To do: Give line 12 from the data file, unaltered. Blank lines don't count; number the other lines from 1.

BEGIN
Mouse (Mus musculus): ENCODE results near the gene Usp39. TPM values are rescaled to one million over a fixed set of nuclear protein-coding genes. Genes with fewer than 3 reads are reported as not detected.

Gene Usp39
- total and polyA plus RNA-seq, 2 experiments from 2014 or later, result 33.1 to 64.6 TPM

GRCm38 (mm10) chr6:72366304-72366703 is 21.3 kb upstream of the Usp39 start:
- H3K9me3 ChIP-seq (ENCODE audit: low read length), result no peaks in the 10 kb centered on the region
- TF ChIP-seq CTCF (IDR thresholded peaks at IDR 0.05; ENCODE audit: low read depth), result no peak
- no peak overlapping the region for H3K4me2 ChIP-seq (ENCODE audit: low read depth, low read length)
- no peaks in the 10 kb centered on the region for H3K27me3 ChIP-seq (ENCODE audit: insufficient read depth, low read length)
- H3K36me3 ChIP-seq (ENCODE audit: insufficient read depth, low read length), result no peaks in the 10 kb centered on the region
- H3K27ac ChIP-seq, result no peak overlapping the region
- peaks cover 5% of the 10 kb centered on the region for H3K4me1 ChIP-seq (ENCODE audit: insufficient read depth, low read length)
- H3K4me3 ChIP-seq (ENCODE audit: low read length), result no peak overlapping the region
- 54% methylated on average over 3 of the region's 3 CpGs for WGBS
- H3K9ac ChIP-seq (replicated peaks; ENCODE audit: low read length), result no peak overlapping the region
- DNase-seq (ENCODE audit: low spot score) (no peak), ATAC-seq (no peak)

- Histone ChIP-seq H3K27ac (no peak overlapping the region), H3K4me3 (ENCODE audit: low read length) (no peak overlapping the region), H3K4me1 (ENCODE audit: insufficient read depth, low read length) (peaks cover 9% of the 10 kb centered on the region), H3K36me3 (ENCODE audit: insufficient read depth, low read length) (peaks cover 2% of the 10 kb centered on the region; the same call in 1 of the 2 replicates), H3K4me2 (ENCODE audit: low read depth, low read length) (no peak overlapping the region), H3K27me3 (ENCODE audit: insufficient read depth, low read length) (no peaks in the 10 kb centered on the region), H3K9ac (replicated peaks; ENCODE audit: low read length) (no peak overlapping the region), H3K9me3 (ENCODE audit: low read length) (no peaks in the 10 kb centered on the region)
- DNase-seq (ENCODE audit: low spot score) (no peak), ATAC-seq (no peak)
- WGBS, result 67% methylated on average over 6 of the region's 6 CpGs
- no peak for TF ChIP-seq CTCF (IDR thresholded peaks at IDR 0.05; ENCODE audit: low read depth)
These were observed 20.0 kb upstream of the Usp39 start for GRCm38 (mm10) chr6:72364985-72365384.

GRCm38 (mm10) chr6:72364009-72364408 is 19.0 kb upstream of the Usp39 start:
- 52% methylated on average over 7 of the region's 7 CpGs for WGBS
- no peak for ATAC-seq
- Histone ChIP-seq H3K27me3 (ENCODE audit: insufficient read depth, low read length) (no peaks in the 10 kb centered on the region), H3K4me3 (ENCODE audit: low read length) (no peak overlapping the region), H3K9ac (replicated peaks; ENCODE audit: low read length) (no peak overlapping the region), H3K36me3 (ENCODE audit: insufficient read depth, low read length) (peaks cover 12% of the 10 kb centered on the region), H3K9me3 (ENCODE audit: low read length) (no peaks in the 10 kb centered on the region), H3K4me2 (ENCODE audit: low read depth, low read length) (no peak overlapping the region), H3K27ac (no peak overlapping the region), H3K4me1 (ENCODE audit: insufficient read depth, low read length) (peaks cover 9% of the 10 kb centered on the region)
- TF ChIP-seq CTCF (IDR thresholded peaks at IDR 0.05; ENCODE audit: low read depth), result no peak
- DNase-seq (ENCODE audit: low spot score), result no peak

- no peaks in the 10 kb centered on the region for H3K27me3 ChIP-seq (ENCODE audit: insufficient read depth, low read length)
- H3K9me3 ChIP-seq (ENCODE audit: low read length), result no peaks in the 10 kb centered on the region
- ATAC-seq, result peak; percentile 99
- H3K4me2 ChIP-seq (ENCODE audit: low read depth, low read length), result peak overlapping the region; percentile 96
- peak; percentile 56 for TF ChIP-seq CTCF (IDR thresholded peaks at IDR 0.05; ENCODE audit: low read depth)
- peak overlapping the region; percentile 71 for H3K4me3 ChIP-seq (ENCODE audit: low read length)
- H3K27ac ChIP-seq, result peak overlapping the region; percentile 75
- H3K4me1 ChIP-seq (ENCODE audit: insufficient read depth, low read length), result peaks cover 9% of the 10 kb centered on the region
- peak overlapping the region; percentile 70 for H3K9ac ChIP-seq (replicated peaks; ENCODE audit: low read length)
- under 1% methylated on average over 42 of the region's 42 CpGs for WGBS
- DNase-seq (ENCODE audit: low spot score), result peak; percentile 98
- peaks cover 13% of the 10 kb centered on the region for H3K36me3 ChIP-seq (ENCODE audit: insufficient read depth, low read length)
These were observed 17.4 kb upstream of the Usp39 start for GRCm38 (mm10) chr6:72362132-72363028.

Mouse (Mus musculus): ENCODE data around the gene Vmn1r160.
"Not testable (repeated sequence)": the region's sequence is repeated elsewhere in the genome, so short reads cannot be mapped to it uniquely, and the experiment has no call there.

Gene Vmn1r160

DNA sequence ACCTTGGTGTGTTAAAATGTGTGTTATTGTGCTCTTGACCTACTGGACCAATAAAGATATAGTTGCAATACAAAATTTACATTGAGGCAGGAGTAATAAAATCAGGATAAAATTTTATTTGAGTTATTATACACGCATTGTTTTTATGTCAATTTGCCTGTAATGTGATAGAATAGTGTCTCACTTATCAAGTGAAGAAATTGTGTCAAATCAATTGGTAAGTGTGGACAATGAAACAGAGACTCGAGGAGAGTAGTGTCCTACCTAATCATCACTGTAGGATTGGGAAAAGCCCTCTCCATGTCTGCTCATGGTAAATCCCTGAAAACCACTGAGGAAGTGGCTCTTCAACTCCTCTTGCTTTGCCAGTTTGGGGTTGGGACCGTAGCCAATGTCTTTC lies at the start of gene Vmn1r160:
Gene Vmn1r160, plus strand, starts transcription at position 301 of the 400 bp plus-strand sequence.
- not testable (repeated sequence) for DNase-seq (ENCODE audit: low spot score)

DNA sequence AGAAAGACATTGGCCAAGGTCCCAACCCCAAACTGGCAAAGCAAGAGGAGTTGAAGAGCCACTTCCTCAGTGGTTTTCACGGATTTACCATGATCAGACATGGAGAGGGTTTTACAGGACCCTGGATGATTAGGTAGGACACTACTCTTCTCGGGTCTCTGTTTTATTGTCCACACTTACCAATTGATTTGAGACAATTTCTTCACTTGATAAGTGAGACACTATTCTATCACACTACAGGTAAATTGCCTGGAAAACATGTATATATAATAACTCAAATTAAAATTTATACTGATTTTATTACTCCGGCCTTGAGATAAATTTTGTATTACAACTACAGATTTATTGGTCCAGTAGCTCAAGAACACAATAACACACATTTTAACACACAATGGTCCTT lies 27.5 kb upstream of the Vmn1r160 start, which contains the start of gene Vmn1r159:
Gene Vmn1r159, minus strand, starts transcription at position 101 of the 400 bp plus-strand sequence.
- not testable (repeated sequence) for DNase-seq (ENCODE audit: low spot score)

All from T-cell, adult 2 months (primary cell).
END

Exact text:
- H3K4me3 ChIP-seq (ENCODE audit: low read length), result no peak overlapping the region